It’s on a day like today I’ve made a 30 mile trip to the underground station to go and see Ava in gosh that I find some perspective on things. Yea things are pretty shit, but I’ll never forget last year doing this journey EVERY day…. I was also pregnant at the time.
And do you what the most tragic part of it was. It’s that we did not have a pot to piss in, the reality meant that having a sick baby meant we used every last penny to go and see her.
Each morning I’d get myself up, sometimes 4am to catch the first train into London, I’d be exhausted trying to put some make up over the ageing of tired worn skin, to make myself look more Alive when greeted by all the nurses who were happy, well rested and here to do a job. I’d park sometimes a mile away, or if I was lucky a bit closer to the underground and I’d walk. When it was the summer months it wasn’t so bad, flip flops would do baggy tops and leggings to see me through the day. But once winter hit, money was drying up fast and I’ll never forget it.
I had one pair of shoes, and they had holes in them, so walking to the station then from the station to gosh my feet would be soaked through, my socks could be wrung out and I was so cold. I often took a spare pair of socks up to London with me to change when I got to the hospital, and when I put them on it was bliss! My poor feet would sting from the cold and having a fresh dry pair on was like heaven to my toes.
We couldn’t afford new shoes, we couldn’t even afford to eat, so some days, In fact most I didn’t even eat whilst I was up there, I’d sit with Ava for hours watching her machines, starving and drinking water, lots of it. I’d do this for months, until the well run dry, we had no more money to see Ava and I’d have to split my week up and see her for two days and stay in the parent accommodation with what food I could muster up, then come home.
I was also pregnant at the time, I was barely eating, I was frozen and soaked through and I couldn’t afford to replace my shoes. I was so embarrassed. It would cost us around £1,000 each month in expenses to see Ava, all my maternity money went on her, bills were paid and that was it.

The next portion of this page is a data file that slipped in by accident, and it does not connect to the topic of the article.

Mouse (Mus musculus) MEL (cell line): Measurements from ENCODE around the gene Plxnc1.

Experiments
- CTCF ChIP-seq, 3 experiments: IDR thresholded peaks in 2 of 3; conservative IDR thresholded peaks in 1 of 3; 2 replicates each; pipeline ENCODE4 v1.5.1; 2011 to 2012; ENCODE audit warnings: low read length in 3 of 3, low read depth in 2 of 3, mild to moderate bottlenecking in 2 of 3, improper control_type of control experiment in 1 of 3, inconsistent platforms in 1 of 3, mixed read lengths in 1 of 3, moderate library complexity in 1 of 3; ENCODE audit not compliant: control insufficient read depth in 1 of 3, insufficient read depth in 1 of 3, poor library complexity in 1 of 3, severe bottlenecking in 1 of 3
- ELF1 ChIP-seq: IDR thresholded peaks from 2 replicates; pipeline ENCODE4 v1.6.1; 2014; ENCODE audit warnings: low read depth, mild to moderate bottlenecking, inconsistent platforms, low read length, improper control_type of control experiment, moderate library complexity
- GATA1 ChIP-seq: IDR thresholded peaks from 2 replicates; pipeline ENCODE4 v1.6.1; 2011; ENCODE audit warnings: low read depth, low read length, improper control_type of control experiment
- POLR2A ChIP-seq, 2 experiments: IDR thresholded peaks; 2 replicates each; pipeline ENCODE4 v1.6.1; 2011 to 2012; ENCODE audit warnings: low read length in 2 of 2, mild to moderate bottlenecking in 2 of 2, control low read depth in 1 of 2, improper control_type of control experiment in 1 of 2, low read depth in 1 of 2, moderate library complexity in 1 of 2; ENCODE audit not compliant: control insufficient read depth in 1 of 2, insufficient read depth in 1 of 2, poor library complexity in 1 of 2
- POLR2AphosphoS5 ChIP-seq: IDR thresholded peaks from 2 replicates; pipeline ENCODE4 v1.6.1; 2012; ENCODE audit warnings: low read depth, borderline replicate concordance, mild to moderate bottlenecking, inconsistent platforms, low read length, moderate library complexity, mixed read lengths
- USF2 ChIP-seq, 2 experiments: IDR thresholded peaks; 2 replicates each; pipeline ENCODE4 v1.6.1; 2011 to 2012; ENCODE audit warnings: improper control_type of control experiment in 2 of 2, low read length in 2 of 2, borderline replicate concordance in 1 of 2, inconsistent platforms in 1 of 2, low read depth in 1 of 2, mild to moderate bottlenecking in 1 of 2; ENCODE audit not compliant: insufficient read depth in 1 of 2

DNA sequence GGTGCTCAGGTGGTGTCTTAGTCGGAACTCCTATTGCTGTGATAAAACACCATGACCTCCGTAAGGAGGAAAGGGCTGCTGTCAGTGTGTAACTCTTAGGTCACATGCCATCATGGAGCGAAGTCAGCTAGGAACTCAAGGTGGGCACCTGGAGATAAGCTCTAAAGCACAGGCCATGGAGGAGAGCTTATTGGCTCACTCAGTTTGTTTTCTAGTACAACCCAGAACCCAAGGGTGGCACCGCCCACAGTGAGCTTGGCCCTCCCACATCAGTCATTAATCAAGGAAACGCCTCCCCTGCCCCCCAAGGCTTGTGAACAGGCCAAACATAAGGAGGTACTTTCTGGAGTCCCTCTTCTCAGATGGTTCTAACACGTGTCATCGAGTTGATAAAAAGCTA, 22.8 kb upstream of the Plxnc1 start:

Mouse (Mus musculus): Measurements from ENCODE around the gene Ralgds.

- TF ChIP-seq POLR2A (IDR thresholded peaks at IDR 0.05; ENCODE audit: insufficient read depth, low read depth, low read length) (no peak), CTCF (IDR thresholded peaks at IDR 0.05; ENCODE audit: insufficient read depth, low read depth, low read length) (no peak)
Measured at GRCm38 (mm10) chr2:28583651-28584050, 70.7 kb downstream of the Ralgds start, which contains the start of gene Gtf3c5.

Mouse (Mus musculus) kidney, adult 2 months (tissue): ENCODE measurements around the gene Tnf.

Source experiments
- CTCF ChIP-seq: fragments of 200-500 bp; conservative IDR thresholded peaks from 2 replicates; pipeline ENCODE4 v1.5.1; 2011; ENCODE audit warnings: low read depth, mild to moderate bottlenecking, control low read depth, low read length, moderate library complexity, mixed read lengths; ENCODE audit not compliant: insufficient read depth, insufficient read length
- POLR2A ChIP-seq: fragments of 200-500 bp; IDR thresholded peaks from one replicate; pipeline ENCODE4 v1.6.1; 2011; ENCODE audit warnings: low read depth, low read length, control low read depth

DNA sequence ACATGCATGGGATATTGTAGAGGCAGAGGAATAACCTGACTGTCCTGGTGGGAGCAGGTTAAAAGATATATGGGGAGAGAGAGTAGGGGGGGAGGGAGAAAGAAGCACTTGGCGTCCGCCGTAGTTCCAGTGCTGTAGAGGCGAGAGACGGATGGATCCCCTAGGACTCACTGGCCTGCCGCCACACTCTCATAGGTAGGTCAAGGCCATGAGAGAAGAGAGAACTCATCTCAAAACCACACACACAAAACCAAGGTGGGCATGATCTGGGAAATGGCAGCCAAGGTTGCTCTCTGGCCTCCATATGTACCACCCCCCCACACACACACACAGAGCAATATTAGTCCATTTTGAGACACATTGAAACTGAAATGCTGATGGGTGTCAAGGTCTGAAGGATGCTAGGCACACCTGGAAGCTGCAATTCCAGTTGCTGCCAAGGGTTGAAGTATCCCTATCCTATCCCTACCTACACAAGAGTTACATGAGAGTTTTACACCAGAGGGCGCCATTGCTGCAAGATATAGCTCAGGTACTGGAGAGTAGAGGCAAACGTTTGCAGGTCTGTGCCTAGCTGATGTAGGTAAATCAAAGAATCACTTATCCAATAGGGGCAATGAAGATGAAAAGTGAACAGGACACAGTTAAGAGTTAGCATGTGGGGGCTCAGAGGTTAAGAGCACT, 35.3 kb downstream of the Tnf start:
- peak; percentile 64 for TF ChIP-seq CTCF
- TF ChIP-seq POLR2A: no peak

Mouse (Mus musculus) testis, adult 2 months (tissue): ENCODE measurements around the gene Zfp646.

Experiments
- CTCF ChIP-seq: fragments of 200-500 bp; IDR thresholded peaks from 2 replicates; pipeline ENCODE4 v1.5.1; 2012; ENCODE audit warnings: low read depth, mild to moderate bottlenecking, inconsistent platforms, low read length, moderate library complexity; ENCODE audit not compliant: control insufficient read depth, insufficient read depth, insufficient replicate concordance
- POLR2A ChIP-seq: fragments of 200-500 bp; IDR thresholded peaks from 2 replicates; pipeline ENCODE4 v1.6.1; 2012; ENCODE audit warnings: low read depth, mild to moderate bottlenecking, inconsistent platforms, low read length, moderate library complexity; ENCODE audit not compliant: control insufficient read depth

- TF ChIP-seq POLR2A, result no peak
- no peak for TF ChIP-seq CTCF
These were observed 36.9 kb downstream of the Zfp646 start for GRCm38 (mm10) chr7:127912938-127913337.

Bills paid and Ava was seen, they were the priority, even though the fridge and cupboards were empty, our house was warm and Ava had a Mummy who could visit.
Some days I’d find myself walking to the station, it was pouring with rain and I’d just want the world to stop spinning, I wanted off. I’d get to the hospital, pop to the toilets and see myself in the mirror. The rain had made my foundation run and I had tear stains marking my cheeks. I’d wash it off, plaster on a smile and go and see my little girl.
Over a year on, and I’m making a journey to see Ava like I’ve done so many times before. Only this time I’m arsey because it’s raining, and I’ve forgotten the head phones to my phone!
But the real perspective here is, we have money now, Steven works hard. So I have nice expensive boots on that are WATERPROOF, I have no puddles, no freezing uncomfortable feet on the journey to Holborn. I have a coat and clothes that fit me, and I’m sitting here on my IPhone 6s….
That’s all materialistic, and that’s one thing Im not. Because now, having that money means that Ava gets a mummy who can Go and see her as much as she likes, she has the money to put the diesel in the car, she has the money to top up the Oyster card. The bonus now is that I’m not cold and wet and starving hungry.
Money can’t buy lots of things, it can’t by Ava good health and I really wish it could – but it enables us as a family to be there all of the time.
Some days things get really tough, some days things seem so impossible, but walking the same route I’d done for so long last year has made me see just how far we’ve come. Just how far Ava has come.